Thursday, July 20, 2006

Kendall - Most Upgradeable?

Here's part of an email I sent earlier to THT's Bryan Tsao regarding his article today, "Contending Holes: American League." It's a great concept for an article, done in a format I don't recall having seen before. Instead of going around the rumor mill and looking at which contending teams were looking to upgrade on which players, Tsao just asked the simple question of which positions left the most room for improvement. I found this a refreshing take, and I thought the choices were about right.

I did, however, find some nits that I picked for irrational reasons beyond my comprehension. The nit in question was Jason Kendall's batting average on balls in play, a subject that I think I was more acutely aware of because I wrote a probably ill-advised advocacy of Los Angeles trading for him after the 2004 season, back before I really knew what I was doing, IMO. Anyway, here's what I wrote to Bryan:
I have to take issue with something you wrote in today's article, since it
just looks very sloppy. In your capsule on Jason Kendall, you write that
"Even his strong 2004 season is marred by a flukishly high batting average
on balls in play, meaning that he was probably hit lucky that year." While
certainly a .337 BABIP will often appear flukish, in Kendall's case that's
far from accurate. Kendall had HIGHER BABIPs in 1998-2000 and 2003, and
his lesser numbers in 2001-2002 can likely be chalked up to his
well-documented injury struggles. Even including his first two seasons and
the injury-riddled years, his career BABIP coming into Oakland was .322.

While you are correct that his batted ball data has been essentially the
same in 2005 and 2006, it was also the same in 2003 and 2004. Indeed, it
is interesting that you mention in Sexson's capsule that he is strongly
underperforming his PrOPS when Kendall (and Crosby as well) is a couple
spots behind him on the same list. (Edit: I'm not sure what I meant by
"interesting" here; I guess I just meant to imply that the article would
have benefited from more consistency in looking at batted ball numbers.)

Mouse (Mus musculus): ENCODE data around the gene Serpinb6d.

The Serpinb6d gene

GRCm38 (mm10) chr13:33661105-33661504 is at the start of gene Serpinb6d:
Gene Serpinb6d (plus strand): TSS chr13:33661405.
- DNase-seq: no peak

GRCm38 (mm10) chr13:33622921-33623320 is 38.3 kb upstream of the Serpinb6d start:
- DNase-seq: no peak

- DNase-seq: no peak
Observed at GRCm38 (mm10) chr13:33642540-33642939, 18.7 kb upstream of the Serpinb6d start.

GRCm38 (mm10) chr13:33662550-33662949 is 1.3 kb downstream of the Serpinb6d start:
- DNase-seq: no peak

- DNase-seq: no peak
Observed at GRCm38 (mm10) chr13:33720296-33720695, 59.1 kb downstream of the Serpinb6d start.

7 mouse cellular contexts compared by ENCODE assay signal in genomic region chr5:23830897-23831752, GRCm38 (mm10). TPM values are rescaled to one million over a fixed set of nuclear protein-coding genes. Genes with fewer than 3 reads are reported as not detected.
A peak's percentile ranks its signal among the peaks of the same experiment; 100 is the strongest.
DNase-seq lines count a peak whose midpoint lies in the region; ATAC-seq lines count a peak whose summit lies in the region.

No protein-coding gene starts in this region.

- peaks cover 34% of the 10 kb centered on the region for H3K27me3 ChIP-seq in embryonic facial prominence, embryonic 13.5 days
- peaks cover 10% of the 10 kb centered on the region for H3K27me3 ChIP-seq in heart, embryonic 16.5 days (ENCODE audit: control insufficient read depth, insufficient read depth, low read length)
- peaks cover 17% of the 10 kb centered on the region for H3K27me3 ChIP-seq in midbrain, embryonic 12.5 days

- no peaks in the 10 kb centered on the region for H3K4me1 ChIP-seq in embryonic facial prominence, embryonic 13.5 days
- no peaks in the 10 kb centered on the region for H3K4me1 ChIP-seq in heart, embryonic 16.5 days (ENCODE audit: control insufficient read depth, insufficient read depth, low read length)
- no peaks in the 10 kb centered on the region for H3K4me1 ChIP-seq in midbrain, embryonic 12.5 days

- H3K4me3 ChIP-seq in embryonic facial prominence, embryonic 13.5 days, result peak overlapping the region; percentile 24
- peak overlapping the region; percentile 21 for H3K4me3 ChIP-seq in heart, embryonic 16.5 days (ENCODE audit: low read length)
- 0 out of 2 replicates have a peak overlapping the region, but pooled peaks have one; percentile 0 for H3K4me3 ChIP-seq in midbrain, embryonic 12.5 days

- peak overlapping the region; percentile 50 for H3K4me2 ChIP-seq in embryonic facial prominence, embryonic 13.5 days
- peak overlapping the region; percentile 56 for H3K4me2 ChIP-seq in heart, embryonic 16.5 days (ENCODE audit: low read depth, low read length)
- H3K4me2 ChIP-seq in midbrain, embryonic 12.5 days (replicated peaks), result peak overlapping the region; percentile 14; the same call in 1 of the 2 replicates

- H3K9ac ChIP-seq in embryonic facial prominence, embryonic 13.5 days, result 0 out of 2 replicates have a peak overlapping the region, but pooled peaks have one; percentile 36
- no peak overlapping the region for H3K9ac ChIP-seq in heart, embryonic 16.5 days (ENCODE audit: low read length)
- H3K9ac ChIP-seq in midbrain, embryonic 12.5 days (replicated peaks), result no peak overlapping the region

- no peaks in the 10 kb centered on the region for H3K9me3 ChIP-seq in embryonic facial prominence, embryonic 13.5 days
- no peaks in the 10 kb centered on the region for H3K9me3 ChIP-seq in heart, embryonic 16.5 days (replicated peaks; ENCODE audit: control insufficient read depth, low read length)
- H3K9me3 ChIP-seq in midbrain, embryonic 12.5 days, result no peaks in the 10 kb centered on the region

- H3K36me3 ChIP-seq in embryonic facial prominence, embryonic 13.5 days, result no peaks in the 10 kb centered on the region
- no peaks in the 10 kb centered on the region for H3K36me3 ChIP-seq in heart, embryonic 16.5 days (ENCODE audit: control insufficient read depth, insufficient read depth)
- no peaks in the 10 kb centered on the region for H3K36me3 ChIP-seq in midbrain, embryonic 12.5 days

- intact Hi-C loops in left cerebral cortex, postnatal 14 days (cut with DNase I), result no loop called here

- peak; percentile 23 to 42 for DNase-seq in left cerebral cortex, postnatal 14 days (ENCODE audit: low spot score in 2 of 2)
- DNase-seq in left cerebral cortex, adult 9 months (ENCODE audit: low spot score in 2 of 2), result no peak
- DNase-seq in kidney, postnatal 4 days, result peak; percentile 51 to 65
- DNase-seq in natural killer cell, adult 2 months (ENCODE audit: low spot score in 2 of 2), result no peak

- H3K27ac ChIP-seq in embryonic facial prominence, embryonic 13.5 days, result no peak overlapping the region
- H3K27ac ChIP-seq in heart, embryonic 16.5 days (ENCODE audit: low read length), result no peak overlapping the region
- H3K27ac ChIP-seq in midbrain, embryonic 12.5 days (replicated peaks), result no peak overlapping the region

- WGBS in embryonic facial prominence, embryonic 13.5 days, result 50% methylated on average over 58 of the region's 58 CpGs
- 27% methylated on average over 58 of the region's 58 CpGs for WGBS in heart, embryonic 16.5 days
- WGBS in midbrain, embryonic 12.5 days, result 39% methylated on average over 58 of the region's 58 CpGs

And furthermore, I don't think it's very useful to compare Kendall to the
AL average catcher through four months of the season. While generally
comparison to league average at a position is useful, using this small of
a sample reduces its effect to a novelty. The AL has what could even be an
historic consolidation of offensive talent at catcher right now, and we're
only looking at 60% of a season's production from a position that likely
tends to decline in later months (speculation on my part, I haven't
researched that). In any event, while I generally prefer average as a
baseline, that's in part because the relation between average and
replacement stays relatively constant; using the current AL half season
numbers aborts that relationship.

Now, I don't mean to imply that Kendall is a savior or anything, but he
is, IMO, precisely the kind of player where a desperate trade to upgrade
will accomplish roughly nothing. The only obvious 'upgrades' who may be on
the market - Michael Barrett, Ramon Hernandez, Damian Miller - aren't
really significantly better than Kendall, they're just having better
seasons; in any event, none of them could be acquired for something with
less value than the less than 1 win improvement they would cause.


At 3:21 AM, Blogger Antonio said...

Really enjoyed your work before Tom. Sorry about my running 4th OF slowly into the ground. G'luck with everything, and hope this finds you well.



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